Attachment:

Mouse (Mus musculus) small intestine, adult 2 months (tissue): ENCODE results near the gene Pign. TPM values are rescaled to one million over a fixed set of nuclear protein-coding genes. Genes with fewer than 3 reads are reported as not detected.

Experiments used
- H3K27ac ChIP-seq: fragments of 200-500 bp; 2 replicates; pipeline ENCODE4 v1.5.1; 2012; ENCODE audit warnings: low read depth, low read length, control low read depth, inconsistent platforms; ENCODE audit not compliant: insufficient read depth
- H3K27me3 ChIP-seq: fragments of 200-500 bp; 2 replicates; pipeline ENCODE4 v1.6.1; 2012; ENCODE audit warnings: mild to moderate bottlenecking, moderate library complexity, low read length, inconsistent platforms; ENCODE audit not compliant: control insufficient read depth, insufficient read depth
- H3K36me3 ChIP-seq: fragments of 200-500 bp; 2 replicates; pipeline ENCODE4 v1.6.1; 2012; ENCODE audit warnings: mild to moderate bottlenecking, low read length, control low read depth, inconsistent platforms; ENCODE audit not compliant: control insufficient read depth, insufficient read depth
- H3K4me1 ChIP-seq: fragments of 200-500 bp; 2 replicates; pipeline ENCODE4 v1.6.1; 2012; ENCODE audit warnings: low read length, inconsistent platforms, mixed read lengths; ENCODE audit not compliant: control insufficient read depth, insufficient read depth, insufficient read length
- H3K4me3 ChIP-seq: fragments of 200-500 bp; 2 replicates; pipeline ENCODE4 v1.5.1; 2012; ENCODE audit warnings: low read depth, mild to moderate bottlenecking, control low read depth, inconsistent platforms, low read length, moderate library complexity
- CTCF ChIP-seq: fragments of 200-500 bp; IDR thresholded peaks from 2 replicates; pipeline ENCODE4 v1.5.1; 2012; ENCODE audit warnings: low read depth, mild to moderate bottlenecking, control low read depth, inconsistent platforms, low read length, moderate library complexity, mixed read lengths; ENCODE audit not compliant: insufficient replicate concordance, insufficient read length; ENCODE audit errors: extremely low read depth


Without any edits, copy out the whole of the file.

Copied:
Mouse (Mus musculus) small intestine, adult 2 months (tissue): ENCODE results near the gene Pign. TPM values are rescaled to one million over a fixed set of nuclear protein-coding genes. Genes with fewer than 3 reads are reported as not detected.

Experiments used
- H3K27ac ChIP-seq: fragments of 200-500 bp; 2 replicates; pipeline ENCODE4 v1.5.1; 2012; ENCODE audit warnings: low read depth, low read length, control low read depth, inconsistent platforms; ENCODE audit not compliant: insufficient read depth
- H3K27me3 ChIP-seq: fragments of 200-500 bp; 2 replicates; pipeline ENCODE4 v1.6.1; 2012; ENCODE audit warnings: mild to moderate bottlenecking, moderate library complexity, low read length, inconsistent platforms; ENCODE audit not compliant: control insufficient read depth, insufficient read depth
- H3K36me3 ChIP-seq: fragments of 200-500 bp; 2 replicates; pipeline ENCODE4 v1.6.1; 2012; ENCODE audit warnings: mild to moderate bottlenecking, low read length, control low read depth, inconsistent platforms; ENCODE audit not compliant: control insufficient read depth, insufficient read depth
- H3K4me1 ChIP-seq: fragments of 200-500 bp; 2 replicates; pipeline ENCODE4 v1.6.1; 2012; ENCODE audit warnings: low read length, inconsistent platforms, mixed read lengths; ENCODE audit not compliant: control insufficient read depth, insufficient read depth, insufficient read length
- H3K4me3 ChIP-seq: fragments of 200-500 bp; 2 replicates; pipeline ENCODE4 v1.5.1; 2012; ENCODE audit warnings: low read depth, mild to moderate bottlenecking, control low read depth, inconsistent platforms, low read length, moderate library complexity
- CTCF ChIP-seq: fragments of 200-500 bp; IDR thresholded peaks from 2 replicates; pipeline ENCODE4 v1.5.1; 2012; ENCODE audit warnings: low read depth, mild to moderate bottlenecking, control low read depth, inconsistent platforms, low read length, moderate library complexity, mixed read lengths; ENCODE audit not compliant: insufficient replicate concordance, insufficient read length; ENCODE audit errors: extremely low read depth